Former bankrupt business man made millions by selling fake Viagra online
A former bankrupt businessman who funded a luxury lifestyle by selling millions of pounds worth of fake Viagra over the internet will be sentenced today.
In three years Martin Hickman, 49, who drove a Bentley with a number-plate L13 RGE, made £3.4million profit by selling sex pills on his website, MSH World Traders.
It helped pay for a £2.5million riverside apartment in Chelsea, West London, property in the Spanish millionaires’ resort of Marbella and a four-bedroom farmhouse.
But investigators discovered that some of the pills he was buying from India and selling across Europe were fakes, made to look like the licensed Viagra product, and others were not legal to sell in the UK.
Hickman, originally from London, was charged with dealing in fake and unlicensed medicines and money laundering £1.4 million after an investigation by the Medicines and Healthcare products Regulatory Authority which began in 2005 and became one of the biggest cases in the agency’s history. To read the full story Click Here (08 June 2009, Daily Mail)
Study warns of danger from drugs bought on net
A paediatrician is warning that «net literate» parents are endangering their children by buying drugs from websites such as Ebay .
Dr Nadeem Afzal, a consultant paediatric gastroenterologist at Southampton General hospital, carried out an investigation of medicines for sale on eBay for common gut complaints such as constipation, diarrhoea, colic and abdominal pain. His findings, presented at the Royal College of Paediatrics and Child Health spring meeting found that 53% of the 186 gastrointestinal drugs on offer were advertised for children. One of these, Infacol for colic, was being sold with a broken seal with the description «slightly used». Other sellers did not list side-effects or provide use-by dates, and some suggested double the dosage that would normally be given in the UK.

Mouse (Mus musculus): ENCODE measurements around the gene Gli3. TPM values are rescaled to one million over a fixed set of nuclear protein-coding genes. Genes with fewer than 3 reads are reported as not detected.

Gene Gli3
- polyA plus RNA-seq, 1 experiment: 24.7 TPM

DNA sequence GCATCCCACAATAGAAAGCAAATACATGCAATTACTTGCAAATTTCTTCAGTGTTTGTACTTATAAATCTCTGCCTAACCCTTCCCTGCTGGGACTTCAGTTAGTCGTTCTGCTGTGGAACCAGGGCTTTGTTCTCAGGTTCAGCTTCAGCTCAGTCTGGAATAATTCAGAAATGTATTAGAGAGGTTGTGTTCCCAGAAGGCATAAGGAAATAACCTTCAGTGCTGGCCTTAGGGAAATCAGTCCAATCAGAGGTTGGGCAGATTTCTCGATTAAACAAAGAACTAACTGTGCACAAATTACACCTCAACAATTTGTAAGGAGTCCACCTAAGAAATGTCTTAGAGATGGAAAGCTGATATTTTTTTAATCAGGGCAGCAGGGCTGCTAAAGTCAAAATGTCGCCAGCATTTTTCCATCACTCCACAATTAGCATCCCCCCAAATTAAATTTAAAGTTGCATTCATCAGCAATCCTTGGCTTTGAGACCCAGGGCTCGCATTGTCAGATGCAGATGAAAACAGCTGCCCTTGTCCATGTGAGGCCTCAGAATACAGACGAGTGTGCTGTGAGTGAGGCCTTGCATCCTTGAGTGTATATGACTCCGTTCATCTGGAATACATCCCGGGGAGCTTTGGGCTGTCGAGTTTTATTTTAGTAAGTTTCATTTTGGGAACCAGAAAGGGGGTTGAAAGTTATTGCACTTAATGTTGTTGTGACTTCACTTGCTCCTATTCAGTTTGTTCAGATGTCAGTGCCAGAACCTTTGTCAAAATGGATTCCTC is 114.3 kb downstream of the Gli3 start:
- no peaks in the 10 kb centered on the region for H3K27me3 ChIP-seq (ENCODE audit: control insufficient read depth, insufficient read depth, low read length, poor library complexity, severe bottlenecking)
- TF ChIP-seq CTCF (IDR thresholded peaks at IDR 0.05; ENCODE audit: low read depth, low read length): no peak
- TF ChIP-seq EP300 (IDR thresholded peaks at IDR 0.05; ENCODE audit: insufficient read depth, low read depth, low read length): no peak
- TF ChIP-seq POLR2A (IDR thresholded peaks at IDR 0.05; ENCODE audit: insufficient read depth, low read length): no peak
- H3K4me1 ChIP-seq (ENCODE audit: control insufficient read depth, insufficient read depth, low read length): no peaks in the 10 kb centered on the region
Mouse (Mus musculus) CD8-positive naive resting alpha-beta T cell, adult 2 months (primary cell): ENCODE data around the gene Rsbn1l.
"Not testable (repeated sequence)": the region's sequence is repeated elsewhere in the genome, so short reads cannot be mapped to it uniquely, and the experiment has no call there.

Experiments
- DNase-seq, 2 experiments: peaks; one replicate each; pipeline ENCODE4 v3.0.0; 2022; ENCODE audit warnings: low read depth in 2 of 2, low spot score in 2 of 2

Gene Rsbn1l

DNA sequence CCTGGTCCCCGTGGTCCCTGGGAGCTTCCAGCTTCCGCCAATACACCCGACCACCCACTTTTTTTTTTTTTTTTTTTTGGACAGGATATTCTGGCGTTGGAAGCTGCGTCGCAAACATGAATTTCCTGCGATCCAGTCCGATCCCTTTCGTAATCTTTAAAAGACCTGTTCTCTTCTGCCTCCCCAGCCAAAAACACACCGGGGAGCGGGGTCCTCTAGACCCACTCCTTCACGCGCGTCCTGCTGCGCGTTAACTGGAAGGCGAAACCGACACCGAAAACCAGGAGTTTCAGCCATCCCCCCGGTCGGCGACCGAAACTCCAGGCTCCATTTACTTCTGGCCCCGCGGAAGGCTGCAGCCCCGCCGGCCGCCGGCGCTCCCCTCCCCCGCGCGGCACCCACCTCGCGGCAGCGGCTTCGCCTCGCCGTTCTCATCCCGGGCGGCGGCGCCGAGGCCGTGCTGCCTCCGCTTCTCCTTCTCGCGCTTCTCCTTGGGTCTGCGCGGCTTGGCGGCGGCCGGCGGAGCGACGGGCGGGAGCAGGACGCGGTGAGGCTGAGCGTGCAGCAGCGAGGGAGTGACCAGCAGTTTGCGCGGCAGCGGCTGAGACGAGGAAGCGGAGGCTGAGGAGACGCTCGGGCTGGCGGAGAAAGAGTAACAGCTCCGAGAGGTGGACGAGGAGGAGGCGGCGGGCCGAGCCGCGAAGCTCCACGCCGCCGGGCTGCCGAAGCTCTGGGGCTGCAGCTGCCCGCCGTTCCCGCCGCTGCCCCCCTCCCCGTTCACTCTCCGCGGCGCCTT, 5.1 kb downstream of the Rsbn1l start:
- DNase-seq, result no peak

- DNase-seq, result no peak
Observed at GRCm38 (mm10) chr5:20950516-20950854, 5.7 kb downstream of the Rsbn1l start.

Afzal said he was particularly worried that 42% of sellers gave no contact or address details so purchasers would have no legal recourse if the worse was to happen. Other «dangerous practices» described included laxatives being described as slimming pills and as treatments for diarrhoea.
In the study, 42% of sellers did not mention dosages, 93% ignored side-effects and 14% didn’t list what the drug was suitable for. Almost a third of sellers were offering drugs alongside household goods such as gardening tools, cosmetics and toys. To read the full story Click Here (21 June 2009, The Observer).
China told to take action on selling fake ‘made-in-India’ drugs in Nigeria
India has asked China to take strict action against Chinese companies selling counterfeit drugs in Nigeria that state ‘made-in-India’ on the labels. The Nigerian government had recently confiscated consignments of such drugs shipped from China.
The Indian Embassy in Beijing is set to follow up the issue with the Chinese authorities, the department said in a statement. The Nigerian Government Drug Regulatory Authority (NAFDAC) had confiscated a large amount of fake anti-malarial generic drugs shipped from China with the ‘made-in-India’ labels.
Analysis by NAFDAC revealed that the confiscated drugs were counterfeit. Had it not been intercepted, it could have been taken by as many as 642,000 adults, said the statement. India told China that the offence, committed by the Chinese drug manufacturers, not only affected health of unsuspecting consumers, but also maligned India’s name. To read the full story Click Here (12 June 2009, The Economic Times).
Germany shuts down fake Viagra ring
After raids in five cities, German customs authorities have smashed a criminal ring selling millions of counterfeit male impotency pills online from India and other Asian countries
The operation involved 60 customs officers, seven prosecutors and 25 tax investigators and resulted in a stockpile of 46,000 pills destined for mail-order distribution, the customs office in the western city of Essen said.
Seven people were detained in the raids throughout the surrounding Ruhr Valley region carried out in early May after a months-long probe. Four have since been remanded in custody. «The medication, which requires a prescription, was sold via so-called online pharmacies on the Internet,» the customs office said in a statement. To read the full story Click Here (25 June 2009, Berlin AFP).